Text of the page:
At the Head of the Class or in Front of It, Financial Engineer Is Poised for Success
Standout Student and Teaching Assistant Prepared to Create Impact at Scotiabank
As she prepares to graduate from Stevens Institute of Technology, Aayushi Gandhi expects to enjoy a traditional career in finance. But her experiences in the School of Business have left her with another, unexpected passion — teaching.
“At Stevens, I’ve had professors who share their knowledge and help me find opportunities,” said Gandhi, who will complete her master’s in Financial Engineering in December 2020. “I hope that many years down the road, I can give back by sharing my own knowledge with future generations of students.”
Gandhi, a CFA Level III candidate, was accepted to the master’s program in Finance to build on her education and work experience. But she attended an admissions event in India where she met Prof. Michael zur Muehlen, who steered her into the Financial Engineering program, instead. That helped her complement her finance knowledge with some of the technical skills that are increasingly required in the industry.
'Programming is a value add'
“As Professor zur Muehlen told me in the very beginning, programing is a value add for me,” she said. “In my work, I’m not going to be expected to write code all day, but knowing enough to be able to extract, clean and analyze data will help me do my job that much better. Stevens introduced me to the technical side of finance, which has opened a lot of doors for me.”
Dr. zur Muehlen also helped Gandhi get a position as a teaching assistant at the school — which, alongside the scholarship she earned and her work as a graduate assistant, easily made Stevens her top choice. But in her last year at Stevens, the COVID-19 pandemic complicated not only her student life — especially her involvement in the Indian Graduate Student Association and the Stevens Graduate Women in Business group — but also her work teaching both undergraduate and graduate business classes, all of which moved online.
“My lectures have been extremely interactive — it’s difficult to lose interest when there’s a lot of talking involved, and my professors have been working hard to keep students engaged,” she said. “And having the lectures recorded is useful if you have to miss a class, or want to review the material later.”
That’s given her some guidance in how she approaches the courses she teaches, including lab sessions in Excel and Tableau. As someone with a traditional finance background, she found the technology intimidating at first. Stevens, she said, did a good job putting her at ease.
“You aren’t expected to come in and be an expert,” Gandhi said. “You take boot camps and learn the programming at a very structured pace. I wouldn’t call myself an expert now, but I know enough to get my projects done and hopefully create value at work.”
Teaching those subjects has also made her a more confident technologist, but has also rounded out her interpersonal skills, as she searches for ways to create interesting classes for her students. She has a lot of autonomy in the design and format of her classes, so she’s incorporated things like breakout rooms, where she encourages students to collaborate in small groups while getting to know each other better. It’s a trick she picked up from her own professors, like Dr. Manos Hatzakis.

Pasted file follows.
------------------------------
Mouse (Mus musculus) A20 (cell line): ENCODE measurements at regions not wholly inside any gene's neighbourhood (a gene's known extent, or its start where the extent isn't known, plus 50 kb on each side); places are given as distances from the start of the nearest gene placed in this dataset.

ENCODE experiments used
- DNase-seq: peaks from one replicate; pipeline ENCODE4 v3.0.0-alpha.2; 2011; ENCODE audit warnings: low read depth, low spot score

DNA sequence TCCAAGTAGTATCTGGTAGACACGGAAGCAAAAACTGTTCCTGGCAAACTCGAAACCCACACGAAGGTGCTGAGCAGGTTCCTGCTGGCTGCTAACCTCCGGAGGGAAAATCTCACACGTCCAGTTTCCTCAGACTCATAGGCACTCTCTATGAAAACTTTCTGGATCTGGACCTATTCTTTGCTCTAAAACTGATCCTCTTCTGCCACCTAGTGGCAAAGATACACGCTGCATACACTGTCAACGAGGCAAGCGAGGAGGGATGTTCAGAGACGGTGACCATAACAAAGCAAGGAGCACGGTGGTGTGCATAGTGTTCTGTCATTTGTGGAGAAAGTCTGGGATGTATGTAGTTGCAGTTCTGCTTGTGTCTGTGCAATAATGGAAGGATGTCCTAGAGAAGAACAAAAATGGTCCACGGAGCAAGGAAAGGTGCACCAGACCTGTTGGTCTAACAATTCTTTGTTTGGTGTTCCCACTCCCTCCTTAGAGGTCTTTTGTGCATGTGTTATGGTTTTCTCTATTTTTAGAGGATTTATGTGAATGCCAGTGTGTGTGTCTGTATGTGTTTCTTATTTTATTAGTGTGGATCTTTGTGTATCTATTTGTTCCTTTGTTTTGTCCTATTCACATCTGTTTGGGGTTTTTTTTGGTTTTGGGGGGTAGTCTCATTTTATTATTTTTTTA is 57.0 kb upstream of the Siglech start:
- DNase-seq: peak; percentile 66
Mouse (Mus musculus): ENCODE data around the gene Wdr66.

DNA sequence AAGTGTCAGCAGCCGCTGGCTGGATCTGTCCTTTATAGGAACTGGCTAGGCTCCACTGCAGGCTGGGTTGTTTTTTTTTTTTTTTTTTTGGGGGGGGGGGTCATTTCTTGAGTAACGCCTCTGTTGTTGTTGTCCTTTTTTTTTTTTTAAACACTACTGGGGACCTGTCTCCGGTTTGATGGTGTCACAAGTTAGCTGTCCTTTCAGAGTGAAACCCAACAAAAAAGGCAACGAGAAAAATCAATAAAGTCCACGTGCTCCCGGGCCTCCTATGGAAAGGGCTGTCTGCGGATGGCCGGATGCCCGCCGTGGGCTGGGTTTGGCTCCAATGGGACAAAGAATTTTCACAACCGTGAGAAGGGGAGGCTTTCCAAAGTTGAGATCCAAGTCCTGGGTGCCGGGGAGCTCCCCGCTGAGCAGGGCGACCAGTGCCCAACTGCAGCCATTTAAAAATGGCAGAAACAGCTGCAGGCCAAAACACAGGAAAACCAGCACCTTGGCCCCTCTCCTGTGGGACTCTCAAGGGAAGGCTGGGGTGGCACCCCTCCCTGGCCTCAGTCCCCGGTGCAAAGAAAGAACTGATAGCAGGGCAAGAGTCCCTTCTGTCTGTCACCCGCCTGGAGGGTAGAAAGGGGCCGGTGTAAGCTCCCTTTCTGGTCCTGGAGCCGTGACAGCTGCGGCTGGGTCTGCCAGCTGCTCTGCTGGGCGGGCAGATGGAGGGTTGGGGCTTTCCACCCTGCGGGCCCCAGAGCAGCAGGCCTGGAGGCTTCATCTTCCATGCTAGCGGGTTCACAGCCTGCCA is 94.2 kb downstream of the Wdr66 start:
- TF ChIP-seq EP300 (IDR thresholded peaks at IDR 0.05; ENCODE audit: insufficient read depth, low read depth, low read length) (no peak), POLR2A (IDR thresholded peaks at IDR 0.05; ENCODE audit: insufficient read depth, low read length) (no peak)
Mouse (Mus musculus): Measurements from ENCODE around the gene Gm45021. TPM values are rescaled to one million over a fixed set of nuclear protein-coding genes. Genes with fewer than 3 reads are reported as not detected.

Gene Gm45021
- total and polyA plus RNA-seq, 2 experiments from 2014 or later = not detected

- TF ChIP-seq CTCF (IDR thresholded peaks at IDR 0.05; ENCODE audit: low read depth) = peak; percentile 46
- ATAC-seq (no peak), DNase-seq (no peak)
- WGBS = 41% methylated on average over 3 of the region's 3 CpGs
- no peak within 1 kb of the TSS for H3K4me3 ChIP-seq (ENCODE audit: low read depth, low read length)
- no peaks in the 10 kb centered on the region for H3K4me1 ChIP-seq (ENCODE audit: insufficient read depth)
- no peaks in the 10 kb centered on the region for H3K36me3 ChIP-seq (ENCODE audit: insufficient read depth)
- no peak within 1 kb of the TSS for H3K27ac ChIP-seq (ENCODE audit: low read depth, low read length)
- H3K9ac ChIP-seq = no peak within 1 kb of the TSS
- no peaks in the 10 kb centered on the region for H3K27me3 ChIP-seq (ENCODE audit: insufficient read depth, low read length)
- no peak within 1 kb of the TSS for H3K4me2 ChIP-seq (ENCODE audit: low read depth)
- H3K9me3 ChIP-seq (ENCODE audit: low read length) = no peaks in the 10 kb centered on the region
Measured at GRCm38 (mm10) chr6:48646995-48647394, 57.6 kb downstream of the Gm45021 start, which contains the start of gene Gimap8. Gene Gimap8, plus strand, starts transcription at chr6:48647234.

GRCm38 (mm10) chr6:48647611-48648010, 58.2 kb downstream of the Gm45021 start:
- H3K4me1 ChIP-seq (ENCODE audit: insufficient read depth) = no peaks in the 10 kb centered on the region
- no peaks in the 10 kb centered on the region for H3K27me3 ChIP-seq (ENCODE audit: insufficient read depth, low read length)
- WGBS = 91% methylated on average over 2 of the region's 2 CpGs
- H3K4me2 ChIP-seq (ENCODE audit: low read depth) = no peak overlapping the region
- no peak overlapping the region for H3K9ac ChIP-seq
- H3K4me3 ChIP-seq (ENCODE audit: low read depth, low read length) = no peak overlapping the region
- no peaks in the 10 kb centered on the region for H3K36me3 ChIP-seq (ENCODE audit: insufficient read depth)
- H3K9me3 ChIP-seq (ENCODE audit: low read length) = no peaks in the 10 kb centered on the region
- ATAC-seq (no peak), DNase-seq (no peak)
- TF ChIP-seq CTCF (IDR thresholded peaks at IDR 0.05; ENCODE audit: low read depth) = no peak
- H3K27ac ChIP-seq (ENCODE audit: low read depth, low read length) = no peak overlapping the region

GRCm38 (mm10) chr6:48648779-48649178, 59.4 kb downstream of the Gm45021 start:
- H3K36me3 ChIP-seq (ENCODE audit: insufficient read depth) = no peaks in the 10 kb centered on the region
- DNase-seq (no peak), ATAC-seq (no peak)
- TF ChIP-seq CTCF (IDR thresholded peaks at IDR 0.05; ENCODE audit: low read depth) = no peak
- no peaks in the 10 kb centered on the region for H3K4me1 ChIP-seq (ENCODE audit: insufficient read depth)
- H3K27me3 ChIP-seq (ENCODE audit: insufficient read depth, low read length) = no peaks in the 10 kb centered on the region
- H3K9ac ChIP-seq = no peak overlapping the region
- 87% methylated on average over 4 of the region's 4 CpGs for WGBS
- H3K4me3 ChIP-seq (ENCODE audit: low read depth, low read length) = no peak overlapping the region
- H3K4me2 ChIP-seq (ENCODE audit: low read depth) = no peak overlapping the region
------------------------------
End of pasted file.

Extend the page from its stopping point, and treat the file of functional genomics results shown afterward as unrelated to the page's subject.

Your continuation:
Personalized career advice, support
“As a first-year international student, I didn’t know if I could ask for career advice from a professor, but Professor Hatzakis tells you to make an appointment to see him, has you bring your résumé, helps you improve it and connects you to the career resources in the university,” she said. “And he gives very interactive lectures — he teaches about current affairs, past crises and his own work in industry.”
Dr. Hatzakis joined Stevens in 2019 following a long career in leadership in the financial services industry, and he said Gandhi’s technical, industry and leadership ability will help to make her a star at work.
“Whenever Aayushi contributes in class, it has weight — she understands what we’re talking about and she puts her own spin on it,” Prof. Hatzakis said. “The finance industry has a lot of people in it who are very good at one thing. People like Aayushi, who do so many different things well, are the ones you need leading an organization. If I see a résumé like hers, as a hiring manager, that’s someone who I would want to interview.”
Gandhi has enjoyed her turn in front of the class, but she’s now eagerly awaiting a return to Scotiabank. She completed an internship at the financial services company in the summer, working with the capital markets team, and impressed her managers enough that they extended her an offer despite the economic uncertainty ushered in by the pandemic.
Her specific role was in internal audit, which she enjoyed “because I’m very interested in the business aspect, in understanding different kinds of businesses and helping to make them better.”
“I’m looking forward to exploring different facets of finance and finding out what interests me the most,” she said. “I got excited about things like derivatives and hedge funds while studying for the CFA, but that was more theoretical. Scotiabank has given me lots of opportunities to explore finance and figure out where I’d like to focus for the long term.”
And, in the long term, she’s hoping to return to the head of the class.
“If I ever get the opportunity, I’d like to teach a class like Professor Hatzakis,” Gandhi said. “Teaching doesn’t come easy to everyone, but he does it so well, and his experiences add so much value to your education. I hope to do the same for other students one day.”